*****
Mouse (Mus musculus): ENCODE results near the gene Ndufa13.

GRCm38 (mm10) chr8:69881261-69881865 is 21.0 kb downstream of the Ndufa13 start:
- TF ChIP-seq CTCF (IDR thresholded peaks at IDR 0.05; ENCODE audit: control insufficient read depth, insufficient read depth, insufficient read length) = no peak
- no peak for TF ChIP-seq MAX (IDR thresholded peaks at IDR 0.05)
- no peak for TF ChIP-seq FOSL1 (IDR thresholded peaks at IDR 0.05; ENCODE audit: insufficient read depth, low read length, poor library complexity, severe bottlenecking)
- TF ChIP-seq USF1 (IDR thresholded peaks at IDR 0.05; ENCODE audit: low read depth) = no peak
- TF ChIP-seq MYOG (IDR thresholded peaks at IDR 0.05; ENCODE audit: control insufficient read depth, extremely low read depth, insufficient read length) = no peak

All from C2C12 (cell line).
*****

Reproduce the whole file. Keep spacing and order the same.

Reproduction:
Mouse (Mus musculus): ENCODE results near the gene Ndufa13.

GRCm38 (mm10) chr8:69881261-69881865 is 21.0 kb downstream of the Ndufa13 start:
- TF ChIP-seq CTCF (IDR thresholded peaks at IDR 0.05; ENCODE audit: control insufficient read depth, insufficient read depth, insufficient read length) = no peak
- no peak for TF ChIP-seq MAX (IDR thresholded peaks at IDR 0.05)
- no peak for TF ChIP-seq FOSL1 (IDR thresholded peaks at IDR 0.05; ENCODE audit: insufficient read depth, low read length, poor library complexity, severe bottlenecking)
- TF ChIP-seq USF1 (IDR thresholded peaks at IDR 0.05; ENCODE audit: low read depth) = no peak
- TF ChIP-seq MYOG (IDR thresholded peaks at IDR 0.05; ENCODE audit: control insufficient read depth, extremely low read depth, insufficient read length) = no peak

All from C2C12 (cell line).